Learning To Draw Again

I’d like to begin by thanking all of you who take the time to post your sketches on the internet.  Without them, the last year would have been miserable for me.  I haven’t been able to draw myself and your art kept me inspired and hopeful that I would, some day, be able to return to creating sketches of my own.

Those of you who have followed my blog (both of you) know that I’ve been dealing with some health issues for the past year.  I’m happy to report that I may be seeing some light at the end of this long tunnel.

I’ve been poked and prodded endlessly, CT-scanned, eco-grammed, candy-grammed and other miscellaneous-grams in an attempt to find out why my inflammation blood factors were off the charts.  This has been terribly frustrating and it didn’t solve my problems, which amounted to me having no energy, loss of appetite, loss of 25 lbs, and joints that hurt constantly.  Many days I had a hard time walking but the real problem was that my left hand wouldn’t allow me to draw.

But after they eliminated every disease known to man (the silver lining is that I’ve had the most exhaustive physical imaginable and passed all test(ssssss), I was handed to a rheumatologist, a wonderful woman who is now my hero.  We spent two hours together as I received more prodding and a lot of joint squeezing, bending and stretching.  By my estimate a gazillion questions were asked and answered.  Then it was time for a cortisone shot in my particularly bad knee and fluid was drained for analysis.  Oh…and drugs were prescribed to knock down my general inflammation.

Roughly two weeks later, that’s working.  The annoying cane I’ve been hobbling around on is starting to collect dust and my hand(s) are getting so I can think about drawing again.  I still have a hard time using my thumb in any way to hold a pen though.  I’ve been drawing endless numbers of circles and ellipses in an attempt to eliminate an almost lumpy nature to those objects as I try to find a pen I can hold so those glitches don’t occur while I draw.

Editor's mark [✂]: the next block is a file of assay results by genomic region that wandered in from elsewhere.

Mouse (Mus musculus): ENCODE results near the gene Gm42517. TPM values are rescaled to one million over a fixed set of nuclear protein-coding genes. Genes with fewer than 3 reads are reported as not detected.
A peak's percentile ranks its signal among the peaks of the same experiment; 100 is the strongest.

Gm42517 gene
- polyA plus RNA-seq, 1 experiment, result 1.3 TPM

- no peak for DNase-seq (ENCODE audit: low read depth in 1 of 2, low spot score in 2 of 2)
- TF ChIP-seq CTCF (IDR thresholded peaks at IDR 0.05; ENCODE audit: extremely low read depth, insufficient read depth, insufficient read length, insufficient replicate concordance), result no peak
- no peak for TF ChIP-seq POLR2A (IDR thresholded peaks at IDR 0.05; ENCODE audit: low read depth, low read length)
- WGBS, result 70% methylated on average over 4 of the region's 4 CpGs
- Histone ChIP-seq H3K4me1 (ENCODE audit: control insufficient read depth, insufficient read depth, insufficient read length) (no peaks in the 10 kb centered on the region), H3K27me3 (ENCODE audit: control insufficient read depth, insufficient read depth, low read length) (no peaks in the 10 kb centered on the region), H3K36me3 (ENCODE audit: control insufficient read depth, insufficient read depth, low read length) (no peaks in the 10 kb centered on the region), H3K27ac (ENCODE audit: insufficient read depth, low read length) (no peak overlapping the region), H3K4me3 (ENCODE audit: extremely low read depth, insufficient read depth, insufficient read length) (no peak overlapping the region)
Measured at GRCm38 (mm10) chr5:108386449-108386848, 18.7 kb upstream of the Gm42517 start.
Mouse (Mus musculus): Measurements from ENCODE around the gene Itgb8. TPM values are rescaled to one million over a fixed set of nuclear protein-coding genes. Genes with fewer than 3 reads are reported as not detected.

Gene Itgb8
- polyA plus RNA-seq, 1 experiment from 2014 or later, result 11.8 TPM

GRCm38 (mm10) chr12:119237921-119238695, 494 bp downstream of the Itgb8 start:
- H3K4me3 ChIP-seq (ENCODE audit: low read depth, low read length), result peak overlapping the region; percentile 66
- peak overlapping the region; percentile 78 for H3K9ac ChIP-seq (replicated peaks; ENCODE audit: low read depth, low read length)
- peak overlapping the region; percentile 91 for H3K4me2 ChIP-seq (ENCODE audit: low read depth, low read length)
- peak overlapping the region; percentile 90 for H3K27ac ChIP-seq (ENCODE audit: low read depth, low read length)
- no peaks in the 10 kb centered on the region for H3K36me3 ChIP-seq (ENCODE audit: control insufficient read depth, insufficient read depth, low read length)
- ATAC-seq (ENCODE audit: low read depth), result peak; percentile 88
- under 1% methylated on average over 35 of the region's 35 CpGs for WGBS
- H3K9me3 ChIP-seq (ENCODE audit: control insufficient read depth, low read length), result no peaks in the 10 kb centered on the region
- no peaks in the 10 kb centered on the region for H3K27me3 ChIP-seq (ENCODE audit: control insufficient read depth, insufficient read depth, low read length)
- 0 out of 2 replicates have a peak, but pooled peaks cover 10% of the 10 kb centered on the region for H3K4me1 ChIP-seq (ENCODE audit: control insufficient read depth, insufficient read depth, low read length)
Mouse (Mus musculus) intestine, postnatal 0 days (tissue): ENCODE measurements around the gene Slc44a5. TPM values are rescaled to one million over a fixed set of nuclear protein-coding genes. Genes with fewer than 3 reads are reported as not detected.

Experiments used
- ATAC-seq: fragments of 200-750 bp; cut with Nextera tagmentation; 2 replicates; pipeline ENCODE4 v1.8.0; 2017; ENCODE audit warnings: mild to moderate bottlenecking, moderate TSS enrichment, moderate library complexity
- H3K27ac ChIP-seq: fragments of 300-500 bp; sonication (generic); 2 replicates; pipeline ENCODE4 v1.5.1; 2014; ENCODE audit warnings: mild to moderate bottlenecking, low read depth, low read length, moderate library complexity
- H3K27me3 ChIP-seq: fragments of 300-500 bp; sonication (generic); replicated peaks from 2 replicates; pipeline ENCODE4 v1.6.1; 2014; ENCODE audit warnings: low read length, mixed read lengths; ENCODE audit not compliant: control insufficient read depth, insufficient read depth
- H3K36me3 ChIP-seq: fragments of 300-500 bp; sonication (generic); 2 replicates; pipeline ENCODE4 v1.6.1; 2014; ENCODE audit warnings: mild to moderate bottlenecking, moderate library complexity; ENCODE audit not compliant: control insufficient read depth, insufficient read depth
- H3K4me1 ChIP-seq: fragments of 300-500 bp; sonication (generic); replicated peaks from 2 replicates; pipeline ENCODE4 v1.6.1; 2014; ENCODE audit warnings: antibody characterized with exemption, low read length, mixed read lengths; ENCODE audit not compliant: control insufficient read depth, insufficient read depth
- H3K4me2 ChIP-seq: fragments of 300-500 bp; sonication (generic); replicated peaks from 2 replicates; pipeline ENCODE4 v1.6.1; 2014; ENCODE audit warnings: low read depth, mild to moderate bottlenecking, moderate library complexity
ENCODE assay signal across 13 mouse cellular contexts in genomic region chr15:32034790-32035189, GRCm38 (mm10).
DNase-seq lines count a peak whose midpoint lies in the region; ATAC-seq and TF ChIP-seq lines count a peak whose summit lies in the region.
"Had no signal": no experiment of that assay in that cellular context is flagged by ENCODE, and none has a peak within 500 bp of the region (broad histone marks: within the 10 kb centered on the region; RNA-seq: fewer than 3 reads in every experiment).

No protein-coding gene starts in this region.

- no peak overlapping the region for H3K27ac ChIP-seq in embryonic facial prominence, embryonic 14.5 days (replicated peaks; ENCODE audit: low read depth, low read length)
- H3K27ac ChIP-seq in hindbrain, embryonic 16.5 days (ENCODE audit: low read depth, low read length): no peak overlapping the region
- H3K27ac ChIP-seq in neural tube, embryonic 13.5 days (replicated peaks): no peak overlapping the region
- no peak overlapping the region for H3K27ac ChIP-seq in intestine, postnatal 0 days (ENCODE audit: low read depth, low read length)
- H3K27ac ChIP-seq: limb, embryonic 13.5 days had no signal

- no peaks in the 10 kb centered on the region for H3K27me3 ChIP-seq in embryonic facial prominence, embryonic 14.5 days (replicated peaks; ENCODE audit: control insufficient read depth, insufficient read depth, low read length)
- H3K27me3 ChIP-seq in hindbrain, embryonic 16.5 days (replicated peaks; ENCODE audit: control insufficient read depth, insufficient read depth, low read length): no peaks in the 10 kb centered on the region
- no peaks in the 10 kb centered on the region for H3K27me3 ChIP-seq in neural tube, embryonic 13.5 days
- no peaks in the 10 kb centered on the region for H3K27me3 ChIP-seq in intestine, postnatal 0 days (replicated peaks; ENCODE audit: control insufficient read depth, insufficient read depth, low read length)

I’m also dabbling with painting shapes/volumes and relying less on line to sort of skirt around these problems, though I’m horrible at it and still confess to enjoy pen driving too much to be happy with that approach.  Nevertheless, my energy has returned, I’m walking and I’m ready to fly.  Yvan and I are heading for a sketching session Monday morning and I’m quite excited about it.

I’ll leave you with this simple, poor drawing of an onion.  I did a simple, lumpy outline and then did the paint, adding some more lines when everything was dry.  It was done in my quick-sketch (ie – cheap) notebook and it was like painting on a blotter but I enjoyed the fact that shapes were being made, which is the important thing.

29 thoughts on “Learning To Draw Again

  1. I have always heard if you can draw and paint onions, then you can paint anything! That being said, YOU ARE on your way! Thanks for sharing! Will look forward to your progress paintings!

    • While I was frustrated by the paper while drawing this one, I was struck by how many ways one could do it, depicting the onion as a smooth, simple entity, as a a ball with a lot of subtle color changes, an object with peeling surface, etc. I’ll do it again, but using good paper so I can move the color around a bit more. — Larry

  2. I’m so happy your improving Larry and I’m so sorry that you have been so ill.
    I hope you continue to improve and someday he able to sketch like you want. In the meantime I feel this sketch looks pretty fantastic!

    • Into every life a bit of rain must fall, Lynne. At least it’s not snow. We’ve already gotten more than 11-feet of that stuff this winter. 🙂 — Larry

  3. Larry! I’m so happy to hear that things are improving for you! I’ve been sending you all the good vibes. Here’s hoping your recovery now is swift and that you begin to enjoy many happy hours sketching with many many more to come.

    • Thanks, Robin. I’m sure those good vibes helped a lot. It seems like forever since I last went on a big sketchcrawl (Aug 2017 when Liz Steel came to Montreal). My recovery seems swift, however, and I’m ready to go. — Larry

  4. Larry, I am SO glad you’re on the way back! What was your rheumatologist’s diagnosis? That sounds so much like rheumatoid…is it autoimmune?

    And I think your onion sings with hope!